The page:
Scans of King Tutankhamen’s tomb have almost certainly shown two rooms hidden behind the pharaoh’s burial chamber, Egyptian Antiquities Minister Mamdouh al-Damati said on Thursday. “We can say more than 90 percent that the chambers are there,” Damati said at a press conference in Cairo. “It could be the discovery of the century.”
Radar scans carried out in November pointed to “different things behind the walls, different material that could be metal, could be organic”, he said.
The hidden rooms could house the grave of a member of Tutankhamen’s family, according to al-Damati.
Prominent British Egyptologist Nicholas Reeves believes 14th Century B.C. ruler Queen Nefertiti was buried there. One of ancient Egypt’s most iconic figures, she may been Tutankhamen’s mother.
Studies carried out on the west and north wall of the more than 3,000-year-old burial chamber reveal that solid and empty spaces are located behind them as well as lintels that indicate the presence of doorways, Damaty said.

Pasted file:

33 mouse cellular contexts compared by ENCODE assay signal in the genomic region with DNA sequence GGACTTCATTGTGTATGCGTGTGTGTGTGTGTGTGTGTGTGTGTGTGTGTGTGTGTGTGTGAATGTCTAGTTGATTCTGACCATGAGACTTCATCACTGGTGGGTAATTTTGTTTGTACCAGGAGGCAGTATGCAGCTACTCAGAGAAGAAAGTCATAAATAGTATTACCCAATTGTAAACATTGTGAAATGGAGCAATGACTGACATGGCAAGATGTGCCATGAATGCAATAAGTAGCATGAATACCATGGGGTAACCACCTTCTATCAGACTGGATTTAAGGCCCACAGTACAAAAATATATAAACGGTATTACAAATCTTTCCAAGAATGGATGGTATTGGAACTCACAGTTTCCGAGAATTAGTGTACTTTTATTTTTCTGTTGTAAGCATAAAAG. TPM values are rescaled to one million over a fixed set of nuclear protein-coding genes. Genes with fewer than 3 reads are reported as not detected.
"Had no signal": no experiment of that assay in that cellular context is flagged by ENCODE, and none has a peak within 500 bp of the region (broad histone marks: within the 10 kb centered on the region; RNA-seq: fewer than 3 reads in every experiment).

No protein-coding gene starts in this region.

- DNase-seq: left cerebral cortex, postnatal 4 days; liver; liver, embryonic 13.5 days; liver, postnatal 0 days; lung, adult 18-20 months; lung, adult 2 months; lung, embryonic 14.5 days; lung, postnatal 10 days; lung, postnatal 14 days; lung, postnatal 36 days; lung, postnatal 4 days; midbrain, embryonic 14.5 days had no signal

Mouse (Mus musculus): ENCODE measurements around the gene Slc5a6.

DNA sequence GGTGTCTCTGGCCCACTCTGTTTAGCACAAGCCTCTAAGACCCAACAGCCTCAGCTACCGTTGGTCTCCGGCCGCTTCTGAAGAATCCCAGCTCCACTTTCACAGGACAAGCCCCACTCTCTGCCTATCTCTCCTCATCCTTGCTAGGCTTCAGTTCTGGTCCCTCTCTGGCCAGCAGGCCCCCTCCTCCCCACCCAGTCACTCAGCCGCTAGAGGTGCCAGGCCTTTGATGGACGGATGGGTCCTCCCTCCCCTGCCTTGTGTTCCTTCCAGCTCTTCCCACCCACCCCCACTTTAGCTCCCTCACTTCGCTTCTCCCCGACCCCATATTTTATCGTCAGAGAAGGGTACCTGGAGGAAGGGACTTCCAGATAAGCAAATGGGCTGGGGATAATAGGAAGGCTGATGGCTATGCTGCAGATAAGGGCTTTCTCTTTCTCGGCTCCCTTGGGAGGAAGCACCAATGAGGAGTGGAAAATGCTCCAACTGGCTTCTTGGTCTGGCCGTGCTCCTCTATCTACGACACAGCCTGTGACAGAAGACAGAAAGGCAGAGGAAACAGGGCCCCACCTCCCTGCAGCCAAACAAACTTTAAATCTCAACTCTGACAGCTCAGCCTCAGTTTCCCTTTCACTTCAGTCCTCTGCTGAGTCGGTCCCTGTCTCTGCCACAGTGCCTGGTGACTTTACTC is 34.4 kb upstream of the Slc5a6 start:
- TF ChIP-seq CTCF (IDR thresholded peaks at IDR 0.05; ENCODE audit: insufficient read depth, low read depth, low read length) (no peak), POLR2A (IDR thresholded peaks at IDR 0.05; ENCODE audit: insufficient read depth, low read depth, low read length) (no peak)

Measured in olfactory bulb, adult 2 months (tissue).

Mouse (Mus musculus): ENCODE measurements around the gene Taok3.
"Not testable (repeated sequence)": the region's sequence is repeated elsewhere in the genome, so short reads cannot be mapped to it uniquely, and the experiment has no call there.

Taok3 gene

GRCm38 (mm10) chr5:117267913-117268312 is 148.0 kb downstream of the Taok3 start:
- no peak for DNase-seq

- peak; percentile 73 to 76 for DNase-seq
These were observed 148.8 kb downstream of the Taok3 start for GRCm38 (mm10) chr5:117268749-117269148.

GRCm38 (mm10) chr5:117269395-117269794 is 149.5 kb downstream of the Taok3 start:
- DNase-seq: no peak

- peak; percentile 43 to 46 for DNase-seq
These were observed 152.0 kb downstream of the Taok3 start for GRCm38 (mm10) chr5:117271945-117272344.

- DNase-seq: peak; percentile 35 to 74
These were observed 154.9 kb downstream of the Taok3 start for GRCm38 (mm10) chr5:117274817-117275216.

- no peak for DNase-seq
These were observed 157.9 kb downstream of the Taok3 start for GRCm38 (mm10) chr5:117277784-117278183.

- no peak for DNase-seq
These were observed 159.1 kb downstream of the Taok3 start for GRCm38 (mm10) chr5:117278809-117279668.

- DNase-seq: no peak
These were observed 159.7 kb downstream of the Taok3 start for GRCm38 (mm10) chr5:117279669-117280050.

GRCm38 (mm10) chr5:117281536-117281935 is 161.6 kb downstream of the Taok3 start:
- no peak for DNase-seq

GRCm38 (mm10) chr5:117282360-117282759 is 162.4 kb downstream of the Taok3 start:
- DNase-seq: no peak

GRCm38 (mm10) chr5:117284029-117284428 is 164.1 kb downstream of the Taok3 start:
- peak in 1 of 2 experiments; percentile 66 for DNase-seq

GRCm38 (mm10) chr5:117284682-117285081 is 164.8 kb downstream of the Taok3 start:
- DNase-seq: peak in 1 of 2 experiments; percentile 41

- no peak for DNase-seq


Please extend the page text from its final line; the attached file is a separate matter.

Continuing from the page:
A more advanced scan will be conducted later this month to ascertain whether the empty spaces are in fact chambers.
‘Boy king’ Tutankhamen was 18 or 19 at the time of his death in 1323 B.C. and was the son of ancient pharaoh Akhenaten (formerly Amenhotep IV).
Some theories hold that Nefertiti was Tutankhamen’s mother and that she was her husband Akhenaten’s first cousin.